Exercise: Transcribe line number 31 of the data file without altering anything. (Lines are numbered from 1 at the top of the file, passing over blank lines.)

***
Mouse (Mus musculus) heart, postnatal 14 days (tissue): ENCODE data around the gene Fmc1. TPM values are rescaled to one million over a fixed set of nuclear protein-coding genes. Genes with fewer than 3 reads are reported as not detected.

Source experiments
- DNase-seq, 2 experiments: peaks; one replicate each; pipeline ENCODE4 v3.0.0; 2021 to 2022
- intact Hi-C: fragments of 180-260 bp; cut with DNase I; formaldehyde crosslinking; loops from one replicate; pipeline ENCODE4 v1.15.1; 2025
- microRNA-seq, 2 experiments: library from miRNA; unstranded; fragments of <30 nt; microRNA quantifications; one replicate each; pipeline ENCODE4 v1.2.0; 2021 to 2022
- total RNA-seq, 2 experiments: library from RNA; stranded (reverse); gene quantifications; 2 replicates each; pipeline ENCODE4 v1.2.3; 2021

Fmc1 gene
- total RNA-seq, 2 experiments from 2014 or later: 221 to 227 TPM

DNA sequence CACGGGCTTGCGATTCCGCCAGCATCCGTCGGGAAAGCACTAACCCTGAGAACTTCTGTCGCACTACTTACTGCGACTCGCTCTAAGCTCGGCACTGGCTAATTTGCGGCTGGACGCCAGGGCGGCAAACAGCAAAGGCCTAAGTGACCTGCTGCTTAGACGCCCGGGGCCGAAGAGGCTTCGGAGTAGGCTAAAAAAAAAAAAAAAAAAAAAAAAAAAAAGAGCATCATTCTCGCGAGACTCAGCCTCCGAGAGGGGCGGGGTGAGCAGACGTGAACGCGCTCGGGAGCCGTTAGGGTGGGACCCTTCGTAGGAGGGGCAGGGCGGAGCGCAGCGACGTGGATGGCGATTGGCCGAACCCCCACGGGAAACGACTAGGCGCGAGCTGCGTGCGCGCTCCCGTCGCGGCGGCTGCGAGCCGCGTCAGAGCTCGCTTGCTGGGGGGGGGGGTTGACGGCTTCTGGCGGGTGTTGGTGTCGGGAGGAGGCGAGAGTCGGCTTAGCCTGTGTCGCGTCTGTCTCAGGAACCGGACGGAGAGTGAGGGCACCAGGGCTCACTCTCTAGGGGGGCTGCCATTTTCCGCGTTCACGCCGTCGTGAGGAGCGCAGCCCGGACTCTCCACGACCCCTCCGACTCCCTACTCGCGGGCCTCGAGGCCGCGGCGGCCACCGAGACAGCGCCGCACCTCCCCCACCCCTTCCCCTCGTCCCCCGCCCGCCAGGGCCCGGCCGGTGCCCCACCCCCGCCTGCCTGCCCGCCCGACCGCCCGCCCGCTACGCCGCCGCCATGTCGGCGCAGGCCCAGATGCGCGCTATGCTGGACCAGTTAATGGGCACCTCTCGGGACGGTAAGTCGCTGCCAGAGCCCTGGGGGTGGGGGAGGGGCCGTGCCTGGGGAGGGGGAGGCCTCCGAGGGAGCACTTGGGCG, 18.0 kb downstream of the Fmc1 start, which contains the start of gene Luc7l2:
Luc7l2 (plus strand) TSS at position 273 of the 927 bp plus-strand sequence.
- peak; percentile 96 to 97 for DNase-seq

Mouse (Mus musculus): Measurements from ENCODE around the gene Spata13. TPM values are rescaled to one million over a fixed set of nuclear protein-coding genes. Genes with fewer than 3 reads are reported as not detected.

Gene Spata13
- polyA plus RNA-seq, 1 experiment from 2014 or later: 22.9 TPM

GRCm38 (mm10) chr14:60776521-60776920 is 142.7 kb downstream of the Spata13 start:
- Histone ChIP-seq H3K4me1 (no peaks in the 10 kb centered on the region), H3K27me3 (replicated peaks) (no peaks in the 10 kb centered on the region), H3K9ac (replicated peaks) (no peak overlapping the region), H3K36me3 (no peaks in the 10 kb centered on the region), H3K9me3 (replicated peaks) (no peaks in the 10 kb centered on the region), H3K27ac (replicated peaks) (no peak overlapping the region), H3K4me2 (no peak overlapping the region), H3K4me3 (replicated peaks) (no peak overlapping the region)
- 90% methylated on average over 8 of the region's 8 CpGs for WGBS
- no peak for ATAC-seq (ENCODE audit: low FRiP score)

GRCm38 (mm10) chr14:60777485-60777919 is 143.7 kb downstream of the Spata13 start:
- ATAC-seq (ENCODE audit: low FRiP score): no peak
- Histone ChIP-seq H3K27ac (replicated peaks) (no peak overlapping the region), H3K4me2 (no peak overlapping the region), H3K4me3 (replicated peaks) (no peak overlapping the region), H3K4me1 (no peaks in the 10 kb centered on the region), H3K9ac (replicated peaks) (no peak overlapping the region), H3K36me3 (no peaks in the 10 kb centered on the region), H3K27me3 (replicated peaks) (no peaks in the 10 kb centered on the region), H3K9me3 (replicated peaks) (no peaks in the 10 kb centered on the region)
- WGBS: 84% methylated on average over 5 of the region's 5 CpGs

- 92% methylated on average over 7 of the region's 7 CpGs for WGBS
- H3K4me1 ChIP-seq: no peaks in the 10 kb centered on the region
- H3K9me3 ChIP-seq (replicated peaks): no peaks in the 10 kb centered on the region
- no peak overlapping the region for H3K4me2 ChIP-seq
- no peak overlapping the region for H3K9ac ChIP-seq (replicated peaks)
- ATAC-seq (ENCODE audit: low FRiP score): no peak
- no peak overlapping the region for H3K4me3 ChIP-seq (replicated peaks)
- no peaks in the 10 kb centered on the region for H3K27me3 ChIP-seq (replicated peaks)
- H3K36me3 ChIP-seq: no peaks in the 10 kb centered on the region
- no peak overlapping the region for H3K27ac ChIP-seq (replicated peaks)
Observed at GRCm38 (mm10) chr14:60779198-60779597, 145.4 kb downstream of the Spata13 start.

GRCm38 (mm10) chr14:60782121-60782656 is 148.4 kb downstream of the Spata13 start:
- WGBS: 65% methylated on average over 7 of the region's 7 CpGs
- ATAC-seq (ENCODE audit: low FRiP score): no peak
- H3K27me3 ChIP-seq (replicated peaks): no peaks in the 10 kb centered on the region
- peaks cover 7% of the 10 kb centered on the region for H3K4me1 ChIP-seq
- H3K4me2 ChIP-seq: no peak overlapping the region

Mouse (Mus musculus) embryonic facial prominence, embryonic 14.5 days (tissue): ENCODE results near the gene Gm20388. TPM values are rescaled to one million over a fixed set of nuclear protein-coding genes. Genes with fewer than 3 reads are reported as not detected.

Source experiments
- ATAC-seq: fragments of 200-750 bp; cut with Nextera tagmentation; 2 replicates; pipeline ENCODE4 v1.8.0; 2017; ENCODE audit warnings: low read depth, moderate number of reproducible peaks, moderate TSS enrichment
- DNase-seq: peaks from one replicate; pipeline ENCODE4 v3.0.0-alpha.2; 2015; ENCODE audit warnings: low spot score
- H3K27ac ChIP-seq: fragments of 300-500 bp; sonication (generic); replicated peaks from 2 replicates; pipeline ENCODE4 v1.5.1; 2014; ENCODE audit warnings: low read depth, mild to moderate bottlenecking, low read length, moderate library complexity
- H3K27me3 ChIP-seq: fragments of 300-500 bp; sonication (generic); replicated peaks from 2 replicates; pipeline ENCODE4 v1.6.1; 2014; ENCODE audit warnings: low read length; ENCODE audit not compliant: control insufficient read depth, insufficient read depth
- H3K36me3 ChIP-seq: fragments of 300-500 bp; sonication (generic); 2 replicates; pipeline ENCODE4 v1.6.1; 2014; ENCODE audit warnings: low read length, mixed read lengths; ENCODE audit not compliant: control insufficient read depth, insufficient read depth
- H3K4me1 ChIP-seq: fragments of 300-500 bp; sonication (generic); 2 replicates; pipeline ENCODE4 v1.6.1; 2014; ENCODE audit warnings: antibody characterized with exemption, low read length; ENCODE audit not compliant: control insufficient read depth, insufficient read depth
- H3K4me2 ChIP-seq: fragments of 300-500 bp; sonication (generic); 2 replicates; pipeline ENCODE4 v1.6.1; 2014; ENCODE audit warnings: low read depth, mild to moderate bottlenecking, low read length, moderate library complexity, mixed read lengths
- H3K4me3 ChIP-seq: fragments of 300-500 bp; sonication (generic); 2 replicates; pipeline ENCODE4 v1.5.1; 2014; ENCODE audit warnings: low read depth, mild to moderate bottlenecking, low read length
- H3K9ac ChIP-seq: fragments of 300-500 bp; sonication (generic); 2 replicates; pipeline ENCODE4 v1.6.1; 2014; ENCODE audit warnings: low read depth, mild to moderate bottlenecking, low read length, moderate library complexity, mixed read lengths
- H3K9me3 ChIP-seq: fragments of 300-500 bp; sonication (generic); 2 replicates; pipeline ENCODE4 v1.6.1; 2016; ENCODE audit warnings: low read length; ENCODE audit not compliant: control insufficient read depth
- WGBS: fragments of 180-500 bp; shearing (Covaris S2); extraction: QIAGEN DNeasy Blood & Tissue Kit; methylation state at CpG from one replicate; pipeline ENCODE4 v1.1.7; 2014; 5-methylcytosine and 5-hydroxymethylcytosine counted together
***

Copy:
- H3K36me3 ChIP-seq: no peaks in the 10 kb centered on the region